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Solo-William-BoydWritten by William Boyd — Solo is the latest of the James Bond continuation novels, which far outnumber the original books but have never matched Ian Fleming for unflinching brutality, thrilling action sequences and an obsessive accretion of period detail relating to fine dining, men’s tailoring and posh booze.

William Boyd’s Bond is an ageing spy, now 45, living off the fashionable King’s Road in swinging 60s London… and perhaps a little bored. As the book begins, his role seems to be more civil servant than super spy and he even gets tetchy with his boss M’s secretary, Moneypenny, an instance where Boyd distances his novel from the playful banter of the films.

Of course, Bond finds distractions including a solitary evening of over-indulgence at the Dorchester to celebrate his birthday. Given that his private party comprises two dry Martinis, a bottle of 1960 Taittinger Rose, pan-fried Scottish scallops in beurre blanc sauce, a bottle of Chateau Batailley 1959, fillet of rare beef and pommes dauphinoise, it would be remarkable if this sozzled, middle-aged Bond could run for a bus let alone exercise his licence to kill.

Not that 007 is likely to use public transport if he can help it. While Boyd has knocked off some of the rough edges from Fleming’s Bond, who held the sort of opinions you might expect from someone born in 1924, he’s still a devoted petrolhead. In Solo he’s fallen in love with the Jensen FF sports car, describing the roar of jet propulsion as he motors down the A316 towards Richmond for a potential dalliance with a B-movie actress.

Boyd’s opening to Solo is pure pleasure, the measured prose inducing a prickling of recognition at a character that first appeared 60 years ago. The title refers to an unauthorised lone mission, though before that happens Bond’s sent to the fictional west African state of Zanzarim on what seems a hopeless job to avert a protracted civil war by assassinating the genius general who’s helping the south hold out against the superior forces of the north. He’s surprised to be met by a young woman, Blessing Ogilvy-Grant, as head of station and the pair head south with Bond posing as a journalist for a French news agency accompanied by his translator.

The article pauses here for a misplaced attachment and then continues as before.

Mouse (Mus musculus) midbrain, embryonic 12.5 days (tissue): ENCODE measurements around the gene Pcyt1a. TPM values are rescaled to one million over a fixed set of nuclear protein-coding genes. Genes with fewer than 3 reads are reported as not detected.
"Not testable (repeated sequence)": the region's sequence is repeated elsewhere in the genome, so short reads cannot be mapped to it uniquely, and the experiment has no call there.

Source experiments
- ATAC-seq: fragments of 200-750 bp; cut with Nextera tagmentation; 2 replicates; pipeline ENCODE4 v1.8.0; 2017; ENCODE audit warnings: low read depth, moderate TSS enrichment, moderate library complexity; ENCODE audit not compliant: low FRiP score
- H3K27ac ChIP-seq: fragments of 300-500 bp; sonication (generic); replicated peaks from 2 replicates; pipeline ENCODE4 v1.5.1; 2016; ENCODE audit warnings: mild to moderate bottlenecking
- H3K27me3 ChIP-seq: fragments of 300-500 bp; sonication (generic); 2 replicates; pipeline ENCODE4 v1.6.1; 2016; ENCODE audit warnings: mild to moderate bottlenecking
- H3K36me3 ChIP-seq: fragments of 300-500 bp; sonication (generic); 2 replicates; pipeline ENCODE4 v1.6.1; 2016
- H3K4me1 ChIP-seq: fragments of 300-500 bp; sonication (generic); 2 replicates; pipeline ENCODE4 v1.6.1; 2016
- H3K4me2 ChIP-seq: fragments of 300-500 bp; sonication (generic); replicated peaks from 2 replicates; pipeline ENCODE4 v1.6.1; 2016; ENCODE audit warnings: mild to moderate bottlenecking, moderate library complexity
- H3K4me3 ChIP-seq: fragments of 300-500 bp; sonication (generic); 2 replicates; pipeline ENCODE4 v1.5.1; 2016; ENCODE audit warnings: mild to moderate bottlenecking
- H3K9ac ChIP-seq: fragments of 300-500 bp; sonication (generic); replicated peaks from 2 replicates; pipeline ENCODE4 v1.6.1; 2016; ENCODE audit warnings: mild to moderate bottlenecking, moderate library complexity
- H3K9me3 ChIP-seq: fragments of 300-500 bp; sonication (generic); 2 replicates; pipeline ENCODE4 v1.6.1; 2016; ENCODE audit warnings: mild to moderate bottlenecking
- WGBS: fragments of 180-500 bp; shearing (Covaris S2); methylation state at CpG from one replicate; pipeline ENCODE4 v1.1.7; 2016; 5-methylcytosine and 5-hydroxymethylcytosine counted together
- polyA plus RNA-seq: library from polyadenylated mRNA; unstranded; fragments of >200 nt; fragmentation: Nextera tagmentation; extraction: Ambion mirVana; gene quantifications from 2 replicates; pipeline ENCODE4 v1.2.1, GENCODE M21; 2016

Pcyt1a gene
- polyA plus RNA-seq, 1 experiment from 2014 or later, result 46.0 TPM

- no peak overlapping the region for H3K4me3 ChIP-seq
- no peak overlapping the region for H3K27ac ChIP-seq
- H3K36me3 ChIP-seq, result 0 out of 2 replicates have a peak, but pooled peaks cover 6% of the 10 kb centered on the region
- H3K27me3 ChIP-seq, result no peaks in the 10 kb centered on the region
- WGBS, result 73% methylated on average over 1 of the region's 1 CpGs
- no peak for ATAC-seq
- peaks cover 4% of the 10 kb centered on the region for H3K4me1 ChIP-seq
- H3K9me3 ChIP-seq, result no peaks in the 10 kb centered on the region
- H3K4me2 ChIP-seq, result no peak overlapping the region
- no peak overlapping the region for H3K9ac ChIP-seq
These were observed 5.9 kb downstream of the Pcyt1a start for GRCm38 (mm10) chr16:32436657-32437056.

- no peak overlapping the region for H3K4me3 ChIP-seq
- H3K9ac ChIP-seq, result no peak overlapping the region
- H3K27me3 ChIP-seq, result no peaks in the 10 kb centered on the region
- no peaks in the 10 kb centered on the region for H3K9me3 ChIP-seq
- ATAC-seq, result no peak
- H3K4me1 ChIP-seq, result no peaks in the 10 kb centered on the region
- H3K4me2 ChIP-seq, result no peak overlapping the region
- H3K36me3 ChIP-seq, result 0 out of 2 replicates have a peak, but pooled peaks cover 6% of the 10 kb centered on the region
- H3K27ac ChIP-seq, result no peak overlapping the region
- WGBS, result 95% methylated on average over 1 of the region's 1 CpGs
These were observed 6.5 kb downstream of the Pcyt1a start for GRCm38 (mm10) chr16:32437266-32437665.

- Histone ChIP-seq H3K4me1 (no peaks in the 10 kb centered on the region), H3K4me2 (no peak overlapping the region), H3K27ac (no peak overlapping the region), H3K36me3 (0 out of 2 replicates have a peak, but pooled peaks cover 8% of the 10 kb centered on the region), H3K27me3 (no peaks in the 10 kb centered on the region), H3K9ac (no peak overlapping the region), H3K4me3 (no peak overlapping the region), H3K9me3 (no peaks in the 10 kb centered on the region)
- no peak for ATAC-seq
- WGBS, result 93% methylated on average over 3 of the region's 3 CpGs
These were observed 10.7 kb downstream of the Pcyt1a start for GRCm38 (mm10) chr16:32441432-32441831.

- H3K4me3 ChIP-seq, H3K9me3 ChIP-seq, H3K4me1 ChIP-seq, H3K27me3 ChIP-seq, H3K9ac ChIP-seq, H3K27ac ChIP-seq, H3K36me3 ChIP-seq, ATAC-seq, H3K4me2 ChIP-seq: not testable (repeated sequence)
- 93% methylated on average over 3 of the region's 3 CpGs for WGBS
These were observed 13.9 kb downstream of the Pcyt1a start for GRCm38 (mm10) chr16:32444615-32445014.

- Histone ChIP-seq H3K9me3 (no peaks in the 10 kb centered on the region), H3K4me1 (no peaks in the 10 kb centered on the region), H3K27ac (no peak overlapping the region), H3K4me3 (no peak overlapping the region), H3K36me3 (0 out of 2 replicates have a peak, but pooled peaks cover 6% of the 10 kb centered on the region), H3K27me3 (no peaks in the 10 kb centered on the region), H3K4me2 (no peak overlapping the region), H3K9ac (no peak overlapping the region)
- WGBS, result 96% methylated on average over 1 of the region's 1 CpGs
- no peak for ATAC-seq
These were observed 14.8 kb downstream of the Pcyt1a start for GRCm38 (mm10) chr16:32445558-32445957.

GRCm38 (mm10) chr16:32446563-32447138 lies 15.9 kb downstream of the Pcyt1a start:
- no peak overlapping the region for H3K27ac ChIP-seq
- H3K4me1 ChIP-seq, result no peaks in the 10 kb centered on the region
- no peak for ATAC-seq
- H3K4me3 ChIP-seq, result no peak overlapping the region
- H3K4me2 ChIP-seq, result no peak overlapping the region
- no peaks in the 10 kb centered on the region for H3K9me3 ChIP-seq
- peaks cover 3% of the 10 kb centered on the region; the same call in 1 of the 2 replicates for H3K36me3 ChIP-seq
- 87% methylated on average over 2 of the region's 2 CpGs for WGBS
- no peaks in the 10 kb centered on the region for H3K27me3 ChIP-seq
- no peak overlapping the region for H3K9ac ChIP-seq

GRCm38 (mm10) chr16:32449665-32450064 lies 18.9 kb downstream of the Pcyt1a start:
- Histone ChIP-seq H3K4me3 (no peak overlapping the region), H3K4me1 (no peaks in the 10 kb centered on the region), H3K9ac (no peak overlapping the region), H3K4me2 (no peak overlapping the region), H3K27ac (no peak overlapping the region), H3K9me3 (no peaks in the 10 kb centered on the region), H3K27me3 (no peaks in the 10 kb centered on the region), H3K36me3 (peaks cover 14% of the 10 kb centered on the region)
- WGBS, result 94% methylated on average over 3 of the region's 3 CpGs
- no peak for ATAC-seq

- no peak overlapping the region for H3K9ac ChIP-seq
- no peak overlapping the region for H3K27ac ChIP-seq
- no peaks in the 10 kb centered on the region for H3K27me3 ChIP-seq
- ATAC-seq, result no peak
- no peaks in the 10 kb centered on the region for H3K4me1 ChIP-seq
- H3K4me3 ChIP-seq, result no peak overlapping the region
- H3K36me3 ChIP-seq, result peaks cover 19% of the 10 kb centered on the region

The roadblocks into the Democratic Republic of Dahum don’t prove too much of a problem, but the suspicious mercenary Kobus Breed does. Breed is a veteran of the Rhodesian Bush War and half his face is destroyed, one eye constantly weeping. He also has a penchant for hanging his victims from hooks. Bond wins him over with some spontaneous military prowess inspired by WWII during a surprise attack, and they maintain an uneasy truce while Bond acts the diligent reporter. Eventually, this dirty war gets even messier and, after some recuperation in Scotland, Bond continues his mission alone in Washington DC where he runs into the CIA, his old friend Felix Leiter and a few unfortunate street thugs.

Boyd is a fine stylist though his desire for realism is at odds with his surprisingly formulaic thriller and unconvincing ancillary characters. There are few genuine surprises within Solo’s linear yet opaque plot, which requires a long-winded explanation at the end of the book. “Just get on with it, 007,” as M might say.

Bond seems neutered in Solo, unable to cause offence or mischief as he once did. We might cheer his socking of a sexist Daily Mail foreign correspondent but it was more fun when he was winding up his superiors. His need to fussily mix his own salad dressing in a Washington steak restaurant is actually suggestive of obsessive compulsive disorder, though in fairness this vinaigrette fixation was a feature of Fleming’s novels including Moonraker.

Of course, Boyd was entitled to write his own novel rather than merely imitate Fleming, and his portrayal of the ageing spy’s crisis of confidence and WWII back-story is intermittently stirring. Solo offers an enjoyable few hours in which to reacquaint yourself with this enduring British hero. It’s just a shame that Boyd’s Bond is a bit of a bore.

Read William Boyd on James Bond here.

Jonathan Cape

CFL Rating: 3 Stars

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